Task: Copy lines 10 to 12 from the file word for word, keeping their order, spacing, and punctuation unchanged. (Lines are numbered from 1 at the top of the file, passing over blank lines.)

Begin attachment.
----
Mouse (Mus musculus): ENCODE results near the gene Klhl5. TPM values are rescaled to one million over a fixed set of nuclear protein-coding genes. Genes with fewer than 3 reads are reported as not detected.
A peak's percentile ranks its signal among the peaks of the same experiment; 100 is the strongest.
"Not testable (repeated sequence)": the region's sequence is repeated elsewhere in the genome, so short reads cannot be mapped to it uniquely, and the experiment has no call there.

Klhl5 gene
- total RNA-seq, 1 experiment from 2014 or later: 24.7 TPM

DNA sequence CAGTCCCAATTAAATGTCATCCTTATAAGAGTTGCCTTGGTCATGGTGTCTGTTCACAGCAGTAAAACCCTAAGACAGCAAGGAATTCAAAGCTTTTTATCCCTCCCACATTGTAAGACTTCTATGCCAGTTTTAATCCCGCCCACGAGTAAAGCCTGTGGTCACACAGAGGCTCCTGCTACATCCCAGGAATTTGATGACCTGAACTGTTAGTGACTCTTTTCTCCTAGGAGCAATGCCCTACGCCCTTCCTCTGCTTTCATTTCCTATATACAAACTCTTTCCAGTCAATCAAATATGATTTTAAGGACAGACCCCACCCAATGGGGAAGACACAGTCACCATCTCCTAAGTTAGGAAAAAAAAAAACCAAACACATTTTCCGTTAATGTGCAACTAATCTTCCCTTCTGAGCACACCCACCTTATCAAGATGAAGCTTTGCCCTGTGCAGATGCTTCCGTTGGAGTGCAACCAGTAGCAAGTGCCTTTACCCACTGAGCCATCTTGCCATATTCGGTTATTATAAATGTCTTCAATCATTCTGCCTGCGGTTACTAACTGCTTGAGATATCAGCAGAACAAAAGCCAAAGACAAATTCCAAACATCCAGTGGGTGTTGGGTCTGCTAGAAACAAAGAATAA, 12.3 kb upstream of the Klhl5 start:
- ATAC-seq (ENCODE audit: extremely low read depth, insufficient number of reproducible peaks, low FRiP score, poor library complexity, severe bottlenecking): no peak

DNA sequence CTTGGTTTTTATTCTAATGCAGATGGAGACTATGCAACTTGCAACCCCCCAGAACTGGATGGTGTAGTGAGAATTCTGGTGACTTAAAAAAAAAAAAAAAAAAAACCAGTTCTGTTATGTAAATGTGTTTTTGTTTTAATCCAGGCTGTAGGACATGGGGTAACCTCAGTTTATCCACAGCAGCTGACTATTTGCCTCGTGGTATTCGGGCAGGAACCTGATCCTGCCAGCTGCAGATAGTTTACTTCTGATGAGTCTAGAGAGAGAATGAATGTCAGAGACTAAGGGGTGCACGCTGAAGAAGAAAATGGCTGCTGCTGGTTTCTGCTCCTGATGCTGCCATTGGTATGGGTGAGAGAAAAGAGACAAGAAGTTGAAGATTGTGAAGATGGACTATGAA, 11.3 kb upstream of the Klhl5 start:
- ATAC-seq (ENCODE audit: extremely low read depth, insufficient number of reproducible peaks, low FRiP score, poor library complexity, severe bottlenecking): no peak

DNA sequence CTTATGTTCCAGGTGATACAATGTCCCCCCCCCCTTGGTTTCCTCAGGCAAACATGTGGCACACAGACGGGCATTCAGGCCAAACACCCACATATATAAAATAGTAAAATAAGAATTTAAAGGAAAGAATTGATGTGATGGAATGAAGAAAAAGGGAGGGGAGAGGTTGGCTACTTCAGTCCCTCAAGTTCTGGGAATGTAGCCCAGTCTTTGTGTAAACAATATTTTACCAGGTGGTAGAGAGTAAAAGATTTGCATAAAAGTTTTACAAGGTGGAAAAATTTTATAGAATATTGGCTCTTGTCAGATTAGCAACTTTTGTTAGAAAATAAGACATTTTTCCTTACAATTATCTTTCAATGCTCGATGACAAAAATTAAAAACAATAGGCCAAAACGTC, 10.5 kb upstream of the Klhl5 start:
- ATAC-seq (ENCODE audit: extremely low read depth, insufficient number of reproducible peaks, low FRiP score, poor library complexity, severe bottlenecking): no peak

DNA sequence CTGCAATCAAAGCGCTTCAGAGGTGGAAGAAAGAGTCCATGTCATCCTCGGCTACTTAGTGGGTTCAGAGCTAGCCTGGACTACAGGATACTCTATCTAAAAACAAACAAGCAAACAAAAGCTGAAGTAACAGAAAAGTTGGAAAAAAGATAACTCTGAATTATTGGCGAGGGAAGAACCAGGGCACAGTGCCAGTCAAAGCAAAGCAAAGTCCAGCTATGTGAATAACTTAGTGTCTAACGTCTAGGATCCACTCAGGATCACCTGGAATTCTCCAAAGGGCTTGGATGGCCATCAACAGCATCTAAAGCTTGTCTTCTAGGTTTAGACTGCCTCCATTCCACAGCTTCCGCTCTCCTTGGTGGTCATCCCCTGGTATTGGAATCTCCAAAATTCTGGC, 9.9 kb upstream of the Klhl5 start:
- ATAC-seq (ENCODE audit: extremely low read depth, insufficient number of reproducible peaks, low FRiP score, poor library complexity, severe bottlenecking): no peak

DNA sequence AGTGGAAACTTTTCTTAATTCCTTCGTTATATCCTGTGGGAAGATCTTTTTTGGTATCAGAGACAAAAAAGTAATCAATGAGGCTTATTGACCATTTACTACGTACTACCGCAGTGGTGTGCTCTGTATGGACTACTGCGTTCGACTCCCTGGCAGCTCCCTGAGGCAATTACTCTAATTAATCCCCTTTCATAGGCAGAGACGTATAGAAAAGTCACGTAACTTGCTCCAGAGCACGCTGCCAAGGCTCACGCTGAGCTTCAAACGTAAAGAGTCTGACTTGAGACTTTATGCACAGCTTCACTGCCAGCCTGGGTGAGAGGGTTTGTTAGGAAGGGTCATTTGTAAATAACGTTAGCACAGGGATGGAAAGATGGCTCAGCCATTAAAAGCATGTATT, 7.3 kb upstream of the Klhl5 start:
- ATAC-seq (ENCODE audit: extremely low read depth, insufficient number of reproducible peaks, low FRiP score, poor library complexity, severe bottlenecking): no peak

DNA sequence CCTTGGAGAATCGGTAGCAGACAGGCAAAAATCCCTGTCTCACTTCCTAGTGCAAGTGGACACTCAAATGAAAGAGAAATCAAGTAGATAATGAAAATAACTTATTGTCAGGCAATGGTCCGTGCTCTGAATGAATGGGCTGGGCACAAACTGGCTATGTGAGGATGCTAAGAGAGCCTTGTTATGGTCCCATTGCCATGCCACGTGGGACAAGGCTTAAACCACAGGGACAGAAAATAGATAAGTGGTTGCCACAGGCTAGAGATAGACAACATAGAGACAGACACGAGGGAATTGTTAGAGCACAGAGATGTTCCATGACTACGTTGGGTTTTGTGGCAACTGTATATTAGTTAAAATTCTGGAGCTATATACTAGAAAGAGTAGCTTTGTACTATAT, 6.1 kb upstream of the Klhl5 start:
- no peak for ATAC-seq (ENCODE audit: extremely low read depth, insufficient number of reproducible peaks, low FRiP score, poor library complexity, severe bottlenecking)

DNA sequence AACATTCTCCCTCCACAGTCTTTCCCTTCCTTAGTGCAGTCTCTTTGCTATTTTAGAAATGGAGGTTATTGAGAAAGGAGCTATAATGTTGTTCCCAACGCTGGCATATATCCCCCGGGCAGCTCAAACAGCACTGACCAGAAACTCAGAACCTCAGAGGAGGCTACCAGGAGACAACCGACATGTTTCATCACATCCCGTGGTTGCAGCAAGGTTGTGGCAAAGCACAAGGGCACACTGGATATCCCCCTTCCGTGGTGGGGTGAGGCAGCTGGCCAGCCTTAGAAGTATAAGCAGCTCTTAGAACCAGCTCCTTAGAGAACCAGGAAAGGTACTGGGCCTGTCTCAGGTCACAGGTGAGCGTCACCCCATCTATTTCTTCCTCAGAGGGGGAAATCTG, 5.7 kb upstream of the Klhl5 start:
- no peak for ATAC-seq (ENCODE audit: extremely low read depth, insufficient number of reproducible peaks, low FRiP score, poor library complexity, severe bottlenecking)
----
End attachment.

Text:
DNA sequence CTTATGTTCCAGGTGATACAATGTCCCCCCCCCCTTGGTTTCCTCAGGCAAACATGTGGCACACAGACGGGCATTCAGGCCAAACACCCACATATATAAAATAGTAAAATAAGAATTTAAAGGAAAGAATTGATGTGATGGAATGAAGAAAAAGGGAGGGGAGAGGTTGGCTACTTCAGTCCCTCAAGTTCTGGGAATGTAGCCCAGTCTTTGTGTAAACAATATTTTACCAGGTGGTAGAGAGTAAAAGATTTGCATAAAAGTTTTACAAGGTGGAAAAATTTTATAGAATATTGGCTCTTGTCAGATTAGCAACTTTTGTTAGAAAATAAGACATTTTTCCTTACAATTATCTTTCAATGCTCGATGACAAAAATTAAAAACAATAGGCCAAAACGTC, 10.5 kb upstream of the Klhl5 start:
- ATAC-seq (ENCODE audit: extremely low read depth, insufficient number of reproducible peaks, low FRiP score, poor library complexity, severe bottlenecking): no peak

DNA sequence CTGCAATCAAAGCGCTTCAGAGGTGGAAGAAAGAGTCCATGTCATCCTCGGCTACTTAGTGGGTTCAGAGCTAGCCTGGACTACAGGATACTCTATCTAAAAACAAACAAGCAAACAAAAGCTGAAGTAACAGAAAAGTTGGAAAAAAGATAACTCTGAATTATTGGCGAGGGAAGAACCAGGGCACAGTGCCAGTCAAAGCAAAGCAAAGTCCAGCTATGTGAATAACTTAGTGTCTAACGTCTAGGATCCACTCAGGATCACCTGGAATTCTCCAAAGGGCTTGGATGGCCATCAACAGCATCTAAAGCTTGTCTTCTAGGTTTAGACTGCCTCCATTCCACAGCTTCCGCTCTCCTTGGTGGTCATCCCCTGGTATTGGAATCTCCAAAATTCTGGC, 9.9 kb upstream of the Klhl5 start: